With intense sadness and sorrow for those most affected, I sat horrified as the demise of Egyptair flight MS804 impacted like a small earthquake on Thursday morning.
The Airbus A320 was near the end of a routine flight from Paris to Cairo, when it dropped from 37,000 feet into the sea just off the Egyptian coast. Some fifty six passengers and ten crew- sixty six souls in all- were lost.
No one knows for certain yet just exactly what happened to make this plane drop like a stone from the usual cruising altitude to an early morning immolation in the Mediterranean. Not that it has stopped a tsunami of expectation from people trying to sound more informed and knowledgeable than they actually are. Inevitable, yet depressing.
Heartbreaking, too, for the huddled groups of friends and relatives ensconced in a Cairo airport hotel, waiting for news that, when it comes, can only ever be bad. Their suffering beggars any true comprehension. And all of this in the grip of a world wide media circus.
Obviously, people want answers. And, for those of us in the travel industry and market who spend large parts of our time flying through these self same areas, the sense of unease such an accident- if it was that- engenders, can be as poisonous as anything from a WW1 battlefield.
For me, it’s a little bit personal, too. I’ve been on five Egyptair flights over the past couple of years, from London out to Cairo, Luxor, and back again.
On all five journeys, I felt comfortable with the level of security, and actually enjoyed the flights. The on board hospitality was genuine and reassuring. And, though no flight is ever truly a joyride, I have endured far worse. No, Egyptair got me there and back, and with the minimum of pain. There was nothing alarming whatsoever about any of those journeys.
So, I feel quite deeply for the airline staff, many of whom will have had friends and relatives on the downed MS804. I feel for Egypt as a country, where their primary industry of tourism, on which so much depends, is already in the guillotine basket. Between the reality of an internationally unpopular government at home, the looming horror that is Isis, and a basket case economy, there must seem to be little, if anything, to hope for right now. And then this crash.
It is, as many commentators have bruited, very strange indeed for something to go so catastrophically wrong when a plane is in the ‘cruise’ sector of the flight. Although about to commence descent for a final approach into Cairo, MS804 was still at its optimum cruising height when the fatal accident occurred.
Usually, the most dangerous moments for any flight occur on take off and landing. For a plane to just suddenly fall from the sky at the height MS804 was flying at is, indeed, as rare as it is horrifying.
I’m not getting into speculation on what might have happened yet, because I am simply not qualified to. I am no aviation expert. Possible terrorism of some kind will always be a lingering concern, unless (and until) it can be ruled out. The pilot seems to have been vastly experienced and, of the ten staff on board the plane, at least three of them had some kind of security role on board.
Obviously, incidents like this tend to make many of us rethink our plans. Do we really feel safe travelling at all? Maybe we would be better off rolling ourselves up into a ball, hedgehog style, and just sit out the remainder of our time in limbo, effectively safe but essentially shackled?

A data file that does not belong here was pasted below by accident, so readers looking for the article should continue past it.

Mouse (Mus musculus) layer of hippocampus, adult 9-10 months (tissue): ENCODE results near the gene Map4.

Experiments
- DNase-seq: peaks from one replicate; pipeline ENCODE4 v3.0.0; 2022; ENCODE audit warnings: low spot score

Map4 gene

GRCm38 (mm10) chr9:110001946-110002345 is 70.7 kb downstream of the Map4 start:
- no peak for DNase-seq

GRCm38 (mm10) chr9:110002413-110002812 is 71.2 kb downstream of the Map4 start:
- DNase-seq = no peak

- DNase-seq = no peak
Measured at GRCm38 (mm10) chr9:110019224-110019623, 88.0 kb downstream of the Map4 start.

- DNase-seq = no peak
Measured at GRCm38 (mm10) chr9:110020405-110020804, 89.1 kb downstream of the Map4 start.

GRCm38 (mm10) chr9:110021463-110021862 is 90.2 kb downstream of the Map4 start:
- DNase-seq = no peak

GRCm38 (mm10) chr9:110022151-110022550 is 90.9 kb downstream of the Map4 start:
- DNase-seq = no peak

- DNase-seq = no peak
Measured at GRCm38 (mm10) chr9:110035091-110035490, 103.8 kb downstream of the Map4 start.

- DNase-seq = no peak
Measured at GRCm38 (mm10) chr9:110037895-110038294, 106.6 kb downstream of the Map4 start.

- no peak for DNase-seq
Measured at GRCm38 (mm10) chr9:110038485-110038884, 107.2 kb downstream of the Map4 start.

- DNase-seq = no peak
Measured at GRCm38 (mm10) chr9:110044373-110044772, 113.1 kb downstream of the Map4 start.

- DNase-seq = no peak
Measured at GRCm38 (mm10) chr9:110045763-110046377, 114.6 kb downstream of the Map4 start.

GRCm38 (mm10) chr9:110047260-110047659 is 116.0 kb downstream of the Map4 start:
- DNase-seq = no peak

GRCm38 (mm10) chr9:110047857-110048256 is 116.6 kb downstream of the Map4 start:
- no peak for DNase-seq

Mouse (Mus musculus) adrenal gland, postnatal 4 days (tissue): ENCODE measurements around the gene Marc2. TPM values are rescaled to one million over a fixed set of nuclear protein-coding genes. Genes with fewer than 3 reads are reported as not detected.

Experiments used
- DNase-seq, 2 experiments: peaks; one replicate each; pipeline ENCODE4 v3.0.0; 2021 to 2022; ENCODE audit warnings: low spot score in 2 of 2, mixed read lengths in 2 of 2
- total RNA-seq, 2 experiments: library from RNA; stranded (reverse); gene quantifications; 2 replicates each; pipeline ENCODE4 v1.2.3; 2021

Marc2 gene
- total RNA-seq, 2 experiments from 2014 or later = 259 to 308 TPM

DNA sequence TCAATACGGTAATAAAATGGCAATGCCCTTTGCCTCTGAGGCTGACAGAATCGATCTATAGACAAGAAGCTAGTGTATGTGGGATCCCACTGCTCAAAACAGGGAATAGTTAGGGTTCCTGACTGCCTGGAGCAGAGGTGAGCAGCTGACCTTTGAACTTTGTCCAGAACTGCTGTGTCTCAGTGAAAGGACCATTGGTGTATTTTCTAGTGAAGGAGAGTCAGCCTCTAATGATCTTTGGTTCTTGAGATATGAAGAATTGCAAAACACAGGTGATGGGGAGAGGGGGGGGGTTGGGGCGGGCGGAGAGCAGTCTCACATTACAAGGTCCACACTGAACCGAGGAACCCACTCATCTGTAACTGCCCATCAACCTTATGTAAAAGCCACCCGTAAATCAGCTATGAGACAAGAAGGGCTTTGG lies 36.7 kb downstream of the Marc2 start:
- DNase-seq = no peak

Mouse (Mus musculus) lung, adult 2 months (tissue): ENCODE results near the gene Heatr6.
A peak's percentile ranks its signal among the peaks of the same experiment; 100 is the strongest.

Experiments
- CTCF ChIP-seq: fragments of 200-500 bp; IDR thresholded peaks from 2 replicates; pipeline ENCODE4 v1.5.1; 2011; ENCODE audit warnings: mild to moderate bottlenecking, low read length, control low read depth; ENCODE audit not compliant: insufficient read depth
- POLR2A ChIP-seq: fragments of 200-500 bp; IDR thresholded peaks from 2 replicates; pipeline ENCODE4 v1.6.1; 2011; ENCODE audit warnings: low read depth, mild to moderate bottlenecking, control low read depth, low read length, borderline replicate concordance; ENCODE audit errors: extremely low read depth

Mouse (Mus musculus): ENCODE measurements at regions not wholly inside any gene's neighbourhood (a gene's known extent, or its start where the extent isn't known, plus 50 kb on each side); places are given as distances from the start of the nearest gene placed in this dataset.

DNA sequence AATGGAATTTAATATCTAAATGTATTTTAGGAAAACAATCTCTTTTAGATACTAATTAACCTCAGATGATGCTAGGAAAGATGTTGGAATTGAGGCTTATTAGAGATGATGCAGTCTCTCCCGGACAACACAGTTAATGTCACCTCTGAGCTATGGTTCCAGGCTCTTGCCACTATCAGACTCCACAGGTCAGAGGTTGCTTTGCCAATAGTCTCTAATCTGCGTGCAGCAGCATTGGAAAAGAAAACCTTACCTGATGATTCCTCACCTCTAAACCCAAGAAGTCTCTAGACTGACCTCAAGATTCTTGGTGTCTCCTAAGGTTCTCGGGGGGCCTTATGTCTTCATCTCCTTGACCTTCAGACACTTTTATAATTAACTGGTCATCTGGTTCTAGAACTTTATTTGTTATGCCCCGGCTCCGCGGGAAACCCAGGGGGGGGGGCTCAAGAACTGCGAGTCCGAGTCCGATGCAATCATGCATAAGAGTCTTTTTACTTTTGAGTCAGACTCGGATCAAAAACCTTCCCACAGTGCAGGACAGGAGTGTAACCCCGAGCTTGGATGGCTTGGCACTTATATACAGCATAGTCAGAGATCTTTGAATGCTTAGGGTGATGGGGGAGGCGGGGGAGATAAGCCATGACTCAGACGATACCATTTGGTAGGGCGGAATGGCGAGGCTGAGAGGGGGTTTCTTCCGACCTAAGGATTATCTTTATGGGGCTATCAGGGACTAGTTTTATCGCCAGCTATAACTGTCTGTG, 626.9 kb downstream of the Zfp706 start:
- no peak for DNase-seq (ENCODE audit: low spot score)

What I do know, however, is this.
All of us are on borrowed time, and few indeed know when the meter will run up empty. I also know that, so far as any of us are aware, we get one crack at this life. In short, this is not a dress rehearsal, people. It’s actually the main event.
And, while we can’t determine the quantity of our time here we can- up to a point- determine the quality.
There are forces at work in this world- and obviously the likes of Al Qaeda and Isis come to mind- who would love nothing more than to see what they regard as western barbarism reduced to a mass of cowed, terrified souls who collectively dare not travel outside of their own borders. You don’t have to be a Harvard graduate- or, for that matter, an aviation security expert- to see that. It’s not rocket science, people.
Thanks, but no thanks.
I, for one, intend to keep on flying, sailing, travelling and, in general, living it up, for as long and as far as I possibly can. It’s actually minimal bravado really, because I know that the risks of anything actually happening to me out there are so slight. Still, in the back of my mind I know the possibility is there.
I think of it as a kind of cognitive arthritis. It exists; there is nothing I can do about it, but it’s more annoying the painful. In short, I can live with it. Unlike a really well crafted Margarita, which I will never, ever, be able to live without.
Afraid to fly Egyptair again? Absolutely not. I am far more terrified of the possibility that Mariah Carey might actually somehow get a new recording contract.
Those loved, lost souls who perished so tragically yesterday were just ordinary people, going about their business. Maybe, like me, they carped and moaned at the security lines as they waited to go ‘ airside’ at Charles De Gaulle airport yesterday. Maybe, like me, they were genuinely thrilled at the prospect of boarding a flight for somewhere exotic. Maybe, like so many of us, they just wanted to get home to their loved ones. In so many ways, they were ‘us’, just as we are ‘them’.
I can think of no better way to honour those souls than to keep right on enjoying the highlights- and enduring the hassle- of modern air travel. Because, while you cannot always outrun the million to one chance of an accident, or always swerve the malignant intent of a handful of malevolent, murderous psychopaths, you can- quite literally- rise above them, and keep reaching for the things you need to see.
That’s life. That’s beautiful. Let’s see that it stays so. Over and out.